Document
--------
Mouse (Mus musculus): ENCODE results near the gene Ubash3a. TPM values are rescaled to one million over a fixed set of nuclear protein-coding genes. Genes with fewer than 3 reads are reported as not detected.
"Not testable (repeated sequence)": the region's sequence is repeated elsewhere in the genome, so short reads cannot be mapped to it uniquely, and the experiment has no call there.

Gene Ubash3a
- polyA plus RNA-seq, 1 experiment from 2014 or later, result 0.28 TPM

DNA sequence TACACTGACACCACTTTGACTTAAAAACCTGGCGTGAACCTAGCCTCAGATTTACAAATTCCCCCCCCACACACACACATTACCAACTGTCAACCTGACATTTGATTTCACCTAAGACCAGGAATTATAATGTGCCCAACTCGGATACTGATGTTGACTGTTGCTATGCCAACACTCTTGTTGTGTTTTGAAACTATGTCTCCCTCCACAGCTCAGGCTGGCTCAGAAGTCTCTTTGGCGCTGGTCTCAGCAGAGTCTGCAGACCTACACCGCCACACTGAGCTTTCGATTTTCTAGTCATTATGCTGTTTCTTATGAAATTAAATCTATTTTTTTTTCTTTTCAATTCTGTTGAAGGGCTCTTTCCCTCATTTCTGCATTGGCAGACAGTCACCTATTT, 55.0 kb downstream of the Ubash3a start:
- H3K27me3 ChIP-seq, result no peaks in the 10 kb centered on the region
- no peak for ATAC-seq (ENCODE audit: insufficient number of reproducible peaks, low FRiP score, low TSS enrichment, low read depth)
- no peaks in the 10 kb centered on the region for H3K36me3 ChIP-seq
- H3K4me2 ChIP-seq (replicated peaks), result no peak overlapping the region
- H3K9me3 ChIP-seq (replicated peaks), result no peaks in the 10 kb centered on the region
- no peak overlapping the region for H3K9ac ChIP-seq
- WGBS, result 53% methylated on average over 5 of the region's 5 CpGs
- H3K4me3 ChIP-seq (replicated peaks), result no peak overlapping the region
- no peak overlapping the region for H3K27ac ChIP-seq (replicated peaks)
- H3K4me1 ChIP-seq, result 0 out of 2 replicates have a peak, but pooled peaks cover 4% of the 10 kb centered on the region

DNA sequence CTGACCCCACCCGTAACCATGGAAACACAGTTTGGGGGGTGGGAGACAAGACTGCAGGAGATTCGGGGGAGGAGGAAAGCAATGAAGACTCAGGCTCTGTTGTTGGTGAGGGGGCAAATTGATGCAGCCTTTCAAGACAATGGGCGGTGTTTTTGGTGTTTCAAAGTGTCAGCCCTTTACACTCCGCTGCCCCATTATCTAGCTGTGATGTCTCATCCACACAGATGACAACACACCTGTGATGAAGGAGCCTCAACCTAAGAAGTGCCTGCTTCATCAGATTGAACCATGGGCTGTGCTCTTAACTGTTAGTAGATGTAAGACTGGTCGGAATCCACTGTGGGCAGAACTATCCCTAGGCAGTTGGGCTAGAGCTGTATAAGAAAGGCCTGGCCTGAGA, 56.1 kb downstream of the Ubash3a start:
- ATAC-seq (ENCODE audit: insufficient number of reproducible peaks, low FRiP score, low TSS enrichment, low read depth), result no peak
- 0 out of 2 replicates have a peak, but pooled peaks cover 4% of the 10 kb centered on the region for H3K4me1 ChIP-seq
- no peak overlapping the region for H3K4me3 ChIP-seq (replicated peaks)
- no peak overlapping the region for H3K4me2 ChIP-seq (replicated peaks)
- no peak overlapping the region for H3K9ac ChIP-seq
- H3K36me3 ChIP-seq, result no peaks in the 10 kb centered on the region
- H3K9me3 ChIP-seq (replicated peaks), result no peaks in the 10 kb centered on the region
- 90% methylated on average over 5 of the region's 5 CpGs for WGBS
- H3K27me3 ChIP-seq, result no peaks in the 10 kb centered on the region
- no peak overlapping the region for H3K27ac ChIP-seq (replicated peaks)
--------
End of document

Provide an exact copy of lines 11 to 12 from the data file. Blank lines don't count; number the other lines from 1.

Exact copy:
- no peak overlapping the region for H3K9ac ChIP-seq
- WGBS, result 53% methylated on average over 5 of the region's 5 CpGs